Clustering mechanisms in Kaldi

This page explains the generic clustering mechanisms and interfaces used in Kaldi.

See Classes and functions related to clustering for a list of classes and functions involved in this. This page does not cover phonetic decision-tree clustering (see Decision tree internals and How decision trees are used in Kaldi), although classes and functions introduced in this page are used in lower levels of the phonetic clustering code.

# The Clusterable interface

The Clusterable class is a pure virtual class from which the class GaussClusterable inherits (GaussClusterable represents Gaussian statistics). In future we will add other types of clusterable object that inherit from Clusterable. The reason for the Clusterable class is to allow us to use generic clustering algorithms.

The central notion of the Clusterable interface is that of adding statistics together, and measuring the objective function. The notion of distance between two Clusterable objects is derived from measuring the objective function of the two objects separately, then adding them together and measuring the objective function; the negative of the decrease in objective function gives the notion of distance.

Examples of Clusterable classes that we intend to add at some point include mixture-of-Gaussian statistics derived from posteriors of a fixed, shared, mixture-of-Gaussians model, and also collections of counts of discrete observations (the objective function would be equivalent to the negated entropy of the distribution, times the number of counts).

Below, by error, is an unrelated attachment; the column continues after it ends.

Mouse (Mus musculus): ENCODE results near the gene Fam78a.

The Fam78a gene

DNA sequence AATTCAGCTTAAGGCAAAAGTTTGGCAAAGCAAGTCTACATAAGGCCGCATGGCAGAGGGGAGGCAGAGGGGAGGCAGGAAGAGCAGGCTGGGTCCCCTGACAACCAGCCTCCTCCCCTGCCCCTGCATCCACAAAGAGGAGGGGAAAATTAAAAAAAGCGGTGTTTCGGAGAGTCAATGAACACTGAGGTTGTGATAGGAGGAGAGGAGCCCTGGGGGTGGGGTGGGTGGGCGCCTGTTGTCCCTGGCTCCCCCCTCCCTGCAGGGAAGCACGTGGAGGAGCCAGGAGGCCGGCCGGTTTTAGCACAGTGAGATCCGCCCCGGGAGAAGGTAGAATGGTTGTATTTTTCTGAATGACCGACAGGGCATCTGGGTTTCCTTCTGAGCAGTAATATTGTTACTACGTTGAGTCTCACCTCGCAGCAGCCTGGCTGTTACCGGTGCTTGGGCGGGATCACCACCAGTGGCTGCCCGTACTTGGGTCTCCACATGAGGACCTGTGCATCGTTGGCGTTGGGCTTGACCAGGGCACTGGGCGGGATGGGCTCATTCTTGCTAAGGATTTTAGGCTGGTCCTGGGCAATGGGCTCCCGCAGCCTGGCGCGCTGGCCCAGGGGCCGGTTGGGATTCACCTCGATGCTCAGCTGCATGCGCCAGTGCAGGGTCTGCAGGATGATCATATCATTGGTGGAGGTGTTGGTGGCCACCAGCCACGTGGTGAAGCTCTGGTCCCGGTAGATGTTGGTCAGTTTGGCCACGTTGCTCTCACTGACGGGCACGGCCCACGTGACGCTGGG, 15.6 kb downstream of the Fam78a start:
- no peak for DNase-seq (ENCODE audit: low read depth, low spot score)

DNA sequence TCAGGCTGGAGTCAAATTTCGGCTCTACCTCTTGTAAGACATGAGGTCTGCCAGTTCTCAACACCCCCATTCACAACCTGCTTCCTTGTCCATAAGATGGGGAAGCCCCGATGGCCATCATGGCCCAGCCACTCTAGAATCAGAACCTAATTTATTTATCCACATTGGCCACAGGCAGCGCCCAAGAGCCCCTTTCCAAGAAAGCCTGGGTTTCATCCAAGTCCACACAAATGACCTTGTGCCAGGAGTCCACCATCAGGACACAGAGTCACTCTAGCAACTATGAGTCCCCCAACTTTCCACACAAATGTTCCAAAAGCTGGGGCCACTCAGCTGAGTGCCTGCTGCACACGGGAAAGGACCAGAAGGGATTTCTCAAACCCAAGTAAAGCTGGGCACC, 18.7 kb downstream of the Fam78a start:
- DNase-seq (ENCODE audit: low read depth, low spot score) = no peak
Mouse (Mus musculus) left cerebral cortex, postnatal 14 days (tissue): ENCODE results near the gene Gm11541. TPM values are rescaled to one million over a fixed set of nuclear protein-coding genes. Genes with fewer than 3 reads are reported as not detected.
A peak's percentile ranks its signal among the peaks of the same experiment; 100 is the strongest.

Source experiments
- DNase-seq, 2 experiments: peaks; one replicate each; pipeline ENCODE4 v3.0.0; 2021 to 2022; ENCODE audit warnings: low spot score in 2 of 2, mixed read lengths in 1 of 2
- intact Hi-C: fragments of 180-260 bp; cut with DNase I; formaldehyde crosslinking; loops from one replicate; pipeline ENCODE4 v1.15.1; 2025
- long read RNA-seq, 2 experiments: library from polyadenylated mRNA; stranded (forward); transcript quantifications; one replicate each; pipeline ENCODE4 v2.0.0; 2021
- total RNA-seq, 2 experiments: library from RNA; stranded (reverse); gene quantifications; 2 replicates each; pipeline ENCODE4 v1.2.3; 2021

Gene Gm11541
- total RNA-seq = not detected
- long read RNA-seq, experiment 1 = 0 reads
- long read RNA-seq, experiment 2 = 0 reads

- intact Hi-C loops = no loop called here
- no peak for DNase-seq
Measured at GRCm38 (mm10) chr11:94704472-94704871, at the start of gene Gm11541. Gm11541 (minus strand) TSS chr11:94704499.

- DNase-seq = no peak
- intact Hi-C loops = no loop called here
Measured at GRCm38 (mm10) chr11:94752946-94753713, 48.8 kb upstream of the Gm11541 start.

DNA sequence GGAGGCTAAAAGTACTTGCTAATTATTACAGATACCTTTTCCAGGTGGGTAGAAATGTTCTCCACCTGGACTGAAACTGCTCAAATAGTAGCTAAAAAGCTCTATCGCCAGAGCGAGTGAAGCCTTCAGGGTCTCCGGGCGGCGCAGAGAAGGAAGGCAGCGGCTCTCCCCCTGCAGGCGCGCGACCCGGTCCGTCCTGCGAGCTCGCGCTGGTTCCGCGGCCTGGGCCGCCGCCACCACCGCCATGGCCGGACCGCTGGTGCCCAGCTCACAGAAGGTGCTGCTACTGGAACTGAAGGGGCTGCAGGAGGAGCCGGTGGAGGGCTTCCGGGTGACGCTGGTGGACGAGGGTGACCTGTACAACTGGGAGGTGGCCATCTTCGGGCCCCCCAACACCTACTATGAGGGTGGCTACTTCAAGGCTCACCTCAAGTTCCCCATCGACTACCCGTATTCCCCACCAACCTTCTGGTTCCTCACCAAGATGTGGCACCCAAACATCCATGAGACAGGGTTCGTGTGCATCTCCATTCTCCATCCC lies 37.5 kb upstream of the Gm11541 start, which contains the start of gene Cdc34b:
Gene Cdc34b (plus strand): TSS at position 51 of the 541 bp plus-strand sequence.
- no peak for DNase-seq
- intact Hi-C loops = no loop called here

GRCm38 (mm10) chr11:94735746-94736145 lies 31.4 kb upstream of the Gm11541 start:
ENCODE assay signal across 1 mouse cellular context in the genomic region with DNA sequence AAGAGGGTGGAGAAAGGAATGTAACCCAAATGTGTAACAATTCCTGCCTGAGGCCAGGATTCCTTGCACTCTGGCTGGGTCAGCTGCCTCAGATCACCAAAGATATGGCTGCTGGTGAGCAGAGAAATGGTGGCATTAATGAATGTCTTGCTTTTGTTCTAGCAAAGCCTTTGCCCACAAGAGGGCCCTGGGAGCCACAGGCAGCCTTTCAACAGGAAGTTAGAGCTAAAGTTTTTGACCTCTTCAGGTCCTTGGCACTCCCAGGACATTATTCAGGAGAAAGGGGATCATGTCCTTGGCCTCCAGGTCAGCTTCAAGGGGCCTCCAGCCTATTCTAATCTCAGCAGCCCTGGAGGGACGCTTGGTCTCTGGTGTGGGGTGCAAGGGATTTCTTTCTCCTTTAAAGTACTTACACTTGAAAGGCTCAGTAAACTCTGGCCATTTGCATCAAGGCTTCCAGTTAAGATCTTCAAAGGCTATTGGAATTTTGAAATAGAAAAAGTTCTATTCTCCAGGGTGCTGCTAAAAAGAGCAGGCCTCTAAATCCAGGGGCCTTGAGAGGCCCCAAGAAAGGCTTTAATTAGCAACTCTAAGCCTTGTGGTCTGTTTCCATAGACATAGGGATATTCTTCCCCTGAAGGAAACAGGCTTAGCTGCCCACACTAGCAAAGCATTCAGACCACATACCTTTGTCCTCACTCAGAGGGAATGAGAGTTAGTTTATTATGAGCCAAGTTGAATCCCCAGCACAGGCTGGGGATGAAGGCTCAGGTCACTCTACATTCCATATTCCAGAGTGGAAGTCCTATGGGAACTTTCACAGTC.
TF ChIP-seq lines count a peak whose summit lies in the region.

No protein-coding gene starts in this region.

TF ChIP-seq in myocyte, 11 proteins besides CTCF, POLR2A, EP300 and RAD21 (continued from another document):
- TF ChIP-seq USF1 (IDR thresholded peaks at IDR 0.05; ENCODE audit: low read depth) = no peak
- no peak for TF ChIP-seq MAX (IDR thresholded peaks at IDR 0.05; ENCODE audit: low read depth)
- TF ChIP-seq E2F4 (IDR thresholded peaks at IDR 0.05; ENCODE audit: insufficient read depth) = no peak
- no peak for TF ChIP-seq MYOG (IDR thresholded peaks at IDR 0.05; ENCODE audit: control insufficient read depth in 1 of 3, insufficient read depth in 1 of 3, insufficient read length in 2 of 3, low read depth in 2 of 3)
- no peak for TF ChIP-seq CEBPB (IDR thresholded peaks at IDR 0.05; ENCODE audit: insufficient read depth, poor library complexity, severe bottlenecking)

An example of getting a pointer of type Clusterable* (which is actually of the GaussClusterable type) is as follows:

Vector<BaseFloat> x_stats(10), x2_stats(10);
BaseFloat count = 100.0, var_floor = 0.01;
// initialize x_stats and x2_stats e.g. as
// x_stats = 100 * mu_i, x2_stats = 100 * (mu_i*mu_i + sigma^2_i)
Clusterable *cl = new GaussClusterable(x_stats, x2_stats, var_floor, count);

# Clustering algorithms

We have implemented a number of generic clustering algorithms. These are listed in Algorithms for clustering. A data-structure that is used heavily in these algorithms is a vector of pointers to the Clusterable interface class:

std::vector<Clusterable*> to_be_clustered;

The index into the vector is the index of the "point" to be clustered.

## K-means and algorithms with similar interfaces

A typical example of calling clustering code is as follows:

std::vector<Clusterable*> to_be_clustered;
// initialize "to_be_clustered" somehow ...
std::vector<Clusterable*> clusters;
int32 num_clust = 10; // requesting 10 clusters
ClusterKMeansOptions opts; // all default.
std::vector<int32> assignments;
ClusterKMeans(to_be_clustered, num_clust, &clusters, &assignments, opts);

After the clustering code is called, "assignments" will tell you for each item in "to_be_clustered", which cluster it is assigned to. The ClusterKMeans() algorithm is fairly efficient even for large number of points; click the function name for more details.

There are two more algorithms that have a similar interface to ClusterKMeans(): namely, ClusterBottomUp() and ClusterTopDown(). Probably the more useful one is ClusterTopDown(), which should be more efficient than ClusterKMeans() if the number of clusters is large (it does a binary split, and then does a binary split on the leaves, and so on). Internally it calls TreeCluster(), see below.

## Tree clustering algorithm

The function TreeCluster() clusters points into a binary tree (the leaves won't necessarily have just one point each, you can specify a maximum number of leaves). This function is useful, for instance, when building regression trees for adaptation. See that function's documentation for a detailed explanation of its output format. The quick overview is that it numbers leaf and non-leaf nodes in topological order with the leaves first and the root last, and outputs a vector that tells you for each node what its parent is.